I would vote for Feingold i... (Below threshold)
BarneyG2000:

I would vote for Feingold in second, but he can't win (nomination). Just like any Repub can't win the general.

As an Illini, I would first vote for Obama, and than for Feingold (either prefered over Hillary).

Mike

"Brian, Lee, aRetard may... (Below threshold)
Lee:

"Brian, Lee, aRetard may be surprised when this is method is also rejected. I won't be."

Thanks for the laugh, jpm100 -- I haven't heard someone use "retard" since I was in elementary school.

If embryonic stem cell rese... (Below threshold)
Wethal:

If embryonic stem cell research had promise, venture capital would be pouring in. The investors know what the Dems don't want the voters to know: there are other, more promising avenues that don't involve the moral issue of embryonic life.

Stem cell research is about the moral status of the embryo. If it's off limits to experiment on, then it could become off-limits to abort.

Well, it's now too late for... (Below threshold)
Hermie:

Well, it's now too late for amniotic fluid research.

California, Illinois and other states have already committed billions of taxpayer dollars towards embryonic stem cell research. The embyronic stem cell people have already conned politicians to spend these funds on them.

Parties such as pharmacutical companies, which don't need government funding for their research, now have an advantage in that instead of just theoretical 'cures', there has been demonstrated positive results.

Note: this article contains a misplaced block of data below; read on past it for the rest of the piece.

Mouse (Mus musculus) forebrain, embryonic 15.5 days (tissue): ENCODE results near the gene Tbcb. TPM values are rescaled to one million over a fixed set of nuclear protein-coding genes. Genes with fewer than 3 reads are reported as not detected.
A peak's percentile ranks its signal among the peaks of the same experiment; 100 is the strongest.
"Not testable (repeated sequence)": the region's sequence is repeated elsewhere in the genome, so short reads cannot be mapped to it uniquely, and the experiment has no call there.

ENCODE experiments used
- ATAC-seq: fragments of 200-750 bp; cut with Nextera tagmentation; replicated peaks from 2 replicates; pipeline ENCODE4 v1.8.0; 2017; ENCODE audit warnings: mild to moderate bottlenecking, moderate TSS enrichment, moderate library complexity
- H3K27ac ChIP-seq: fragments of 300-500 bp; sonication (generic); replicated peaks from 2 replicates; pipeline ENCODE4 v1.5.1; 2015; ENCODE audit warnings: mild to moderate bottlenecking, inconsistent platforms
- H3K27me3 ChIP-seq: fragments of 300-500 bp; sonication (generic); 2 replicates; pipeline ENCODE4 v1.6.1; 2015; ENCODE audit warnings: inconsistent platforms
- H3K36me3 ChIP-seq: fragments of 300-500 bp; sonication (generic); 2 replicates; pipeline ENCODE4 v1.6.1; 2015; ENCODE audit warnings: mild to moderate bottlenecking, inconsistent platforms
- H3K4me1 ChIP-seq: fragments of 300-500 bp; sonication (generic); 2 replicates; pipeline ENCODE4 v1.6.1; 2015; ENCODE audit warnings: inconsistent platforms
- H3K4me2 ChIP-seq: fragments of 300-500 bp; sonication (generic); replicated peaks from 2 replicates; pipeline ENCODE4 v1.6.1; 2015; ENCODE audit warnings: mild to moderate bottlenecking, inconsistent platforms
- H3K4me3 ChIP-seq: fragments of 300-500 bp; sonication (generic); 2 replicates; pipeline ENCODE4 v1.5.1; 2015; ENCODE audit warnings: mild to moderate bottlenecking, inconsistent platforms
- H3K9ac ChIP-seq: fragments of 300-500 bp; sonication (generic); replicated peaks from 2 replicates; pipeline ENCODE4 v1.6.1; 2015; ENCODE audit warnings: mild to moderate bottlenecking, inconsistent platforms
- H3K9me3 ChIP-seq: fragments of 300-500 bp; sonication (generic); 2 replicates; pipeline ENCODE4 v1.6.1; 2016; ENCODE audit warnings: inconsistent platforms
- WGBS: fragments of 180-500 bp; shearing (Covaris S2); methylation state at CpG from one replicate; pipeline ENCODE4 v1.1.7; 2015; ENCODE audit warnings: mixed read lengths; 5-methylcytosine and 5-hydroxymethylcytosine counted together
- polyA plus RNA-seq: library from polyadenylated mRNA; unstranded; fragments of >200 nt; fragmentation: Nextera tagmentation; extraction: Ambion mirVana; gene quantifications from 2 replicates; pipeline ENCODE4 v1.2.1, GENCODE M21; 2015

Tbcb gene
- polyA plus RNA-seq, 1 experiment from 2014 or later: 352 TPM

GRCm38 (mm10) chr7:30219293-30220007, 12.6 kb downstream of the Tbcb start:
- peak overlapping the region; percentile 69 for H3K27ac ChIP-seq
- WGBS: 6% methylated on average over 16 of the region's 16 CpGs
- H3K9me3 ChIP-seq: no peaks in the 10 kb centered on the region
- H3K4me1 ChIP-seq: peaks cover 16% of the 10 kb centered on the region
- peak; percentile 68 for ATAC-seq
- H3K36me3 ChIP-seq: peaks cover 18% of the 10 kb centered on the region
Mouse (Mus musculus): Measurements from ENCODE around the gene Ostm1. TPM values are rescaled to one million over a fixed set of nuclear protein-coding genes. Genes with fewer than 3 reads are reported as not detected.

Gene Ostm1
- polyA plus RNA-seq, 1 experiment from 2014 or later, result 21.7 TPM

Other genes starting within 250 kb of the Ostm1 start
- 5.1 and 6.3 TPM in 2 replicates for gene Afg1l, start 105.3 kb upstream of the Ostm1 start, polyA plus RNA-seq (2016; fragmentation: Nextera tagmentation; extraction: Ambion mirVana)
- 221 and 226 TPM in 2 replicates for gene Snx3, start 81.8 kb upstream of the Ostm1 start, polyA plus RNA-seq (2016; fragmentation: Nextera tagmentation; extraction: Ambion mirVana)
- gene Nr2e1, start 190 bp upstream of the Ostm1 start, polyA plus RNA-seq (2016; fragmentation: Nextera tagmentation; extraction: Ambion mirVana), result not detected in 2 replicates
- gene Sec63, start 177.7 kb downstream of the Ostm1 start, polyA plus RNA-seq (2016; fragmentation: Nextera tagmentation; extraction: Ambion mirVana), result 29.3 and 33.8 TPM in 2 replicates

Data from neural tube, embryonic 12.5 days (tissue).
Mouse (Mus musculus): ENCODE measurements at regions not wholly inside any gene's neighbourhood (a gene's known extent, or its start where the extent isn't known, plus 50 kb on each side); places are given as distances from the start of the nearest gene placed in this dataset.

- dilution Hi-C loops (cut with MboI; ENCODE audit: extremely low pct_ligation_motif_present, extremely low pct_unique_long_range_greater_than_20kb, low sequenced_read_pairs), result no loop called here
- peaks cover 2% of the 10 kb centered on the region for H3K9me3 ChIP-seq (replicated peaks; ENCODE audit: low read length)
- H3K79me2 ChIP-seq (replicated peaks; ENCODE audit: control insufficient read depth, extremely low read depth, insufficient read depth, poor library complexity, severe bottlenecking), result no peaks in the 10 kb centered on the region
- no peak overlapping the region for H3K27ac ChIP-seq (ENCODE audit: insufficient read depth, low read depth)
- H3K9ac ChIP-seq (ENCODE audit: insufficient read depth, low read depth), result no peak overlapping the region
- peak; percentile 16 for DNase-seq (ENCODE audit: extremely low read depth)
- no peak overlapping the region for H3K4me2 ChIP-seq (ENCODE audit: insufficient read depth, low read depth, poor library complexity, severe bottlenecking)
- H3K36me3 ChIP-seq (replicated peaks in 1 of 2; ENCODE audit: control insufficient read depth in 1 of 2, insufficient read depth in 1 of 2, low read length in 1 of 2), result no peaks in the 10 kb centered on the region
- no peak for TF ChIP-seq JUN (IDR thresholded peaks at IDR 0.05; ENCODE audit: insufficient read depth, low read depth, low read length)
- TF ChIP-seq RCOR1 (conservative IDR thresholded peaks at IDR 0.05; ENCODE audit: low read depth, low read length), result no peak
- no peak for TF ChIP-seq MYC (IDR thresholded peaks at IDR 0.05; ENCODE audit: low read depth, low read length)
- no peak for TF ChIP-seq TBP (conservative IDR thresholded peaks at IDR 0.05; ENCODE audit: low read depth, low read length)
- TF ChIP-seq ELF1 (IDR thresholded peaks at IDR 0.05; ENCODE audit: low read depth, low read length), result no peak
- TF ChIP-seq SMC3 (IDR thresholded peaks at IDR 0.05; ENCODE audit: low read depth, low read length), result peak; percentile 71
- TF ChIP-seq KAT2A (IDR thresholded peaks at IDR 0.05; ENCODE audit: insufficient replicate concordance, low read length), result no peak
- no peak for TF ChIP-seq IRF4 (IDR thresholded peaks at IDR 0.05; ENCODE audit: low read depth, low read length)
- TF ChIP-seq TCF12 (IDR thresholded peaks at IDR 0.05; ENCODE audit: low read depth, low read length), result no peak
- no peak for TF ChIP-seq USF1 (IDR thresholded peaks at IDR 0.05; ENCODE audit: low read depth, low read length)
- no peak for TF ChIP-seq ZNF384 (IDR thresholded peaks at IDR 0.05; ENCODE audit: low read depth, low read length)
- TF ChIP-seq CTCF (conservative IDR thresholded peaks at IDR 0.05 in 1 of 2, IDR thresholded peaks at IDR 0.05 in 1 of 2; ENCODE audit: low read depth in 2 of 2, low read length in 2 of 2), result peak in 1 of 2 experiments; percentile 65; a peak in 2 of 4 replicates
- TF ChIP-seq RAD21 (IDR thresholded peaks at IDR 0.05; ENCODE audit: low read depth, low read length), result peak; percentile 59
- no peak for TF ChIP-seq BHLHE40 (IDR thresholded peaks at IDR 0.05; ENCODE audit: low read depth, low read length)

Of course, the government could just defund the embryonic stem cell people and fund this more promising research, but we all know that'll never happen.

We should use the most prom... (Below threshold)
Publicus:

We should use the most promising stem cells wherever we find them. Incidentally, a stem cell is not a human being.

And the world is more than 6,000 years old, fossils weren't created by Noah's flood, the globe IS warming, and evolution is good science and should be taught in schools.

"Well, it's now too late fo... (Below threshold)
Publicus:

"Well, it's now too late for amniotic fluid research."

Not true. If you think it's promising, lobby the Federal Government to commit dollars for this kind of research. That some money is going to stem cell research doesn't preclude doing other kinds of research as well.

"If embryonic stem cell res... (Below threshold)
Publicus:

"If embryonic stem cell research had promise, venture capital would be pouring in."

These would be the same genius capitalists that created the first internet boom?! I think there's a silly myth that capitalists are smart----some are, and some aren't. And even the smart ones make mistakes.

Guess what: this is complex science which guys who can operate a spreadsheet might not understand, nor should they be expected to. And, if you don't understand something, you might not want to invest in it.

Apparently the mental midge... (Below threshold)
Mitchell: